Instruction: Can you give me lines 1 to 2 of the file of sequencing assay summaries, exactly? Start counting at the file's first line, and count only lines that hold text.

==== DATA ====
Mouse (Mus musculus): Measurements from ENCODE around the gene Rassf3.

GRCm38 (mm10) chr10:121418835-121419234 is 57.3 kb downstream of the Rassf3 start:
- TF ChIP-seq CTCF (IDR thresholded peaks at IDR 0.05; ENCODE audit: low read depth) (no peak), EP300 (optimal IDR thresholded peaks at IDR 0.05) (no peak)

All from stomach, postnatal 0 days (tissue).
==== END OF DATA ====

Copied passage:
Mouse (Mus musculus): Measurements from ENCODE around the gene Rassf3.

GRCm38 (mm10) chr10:121418835-121419234 is 57.3 kb downstream of the Rassf3 start: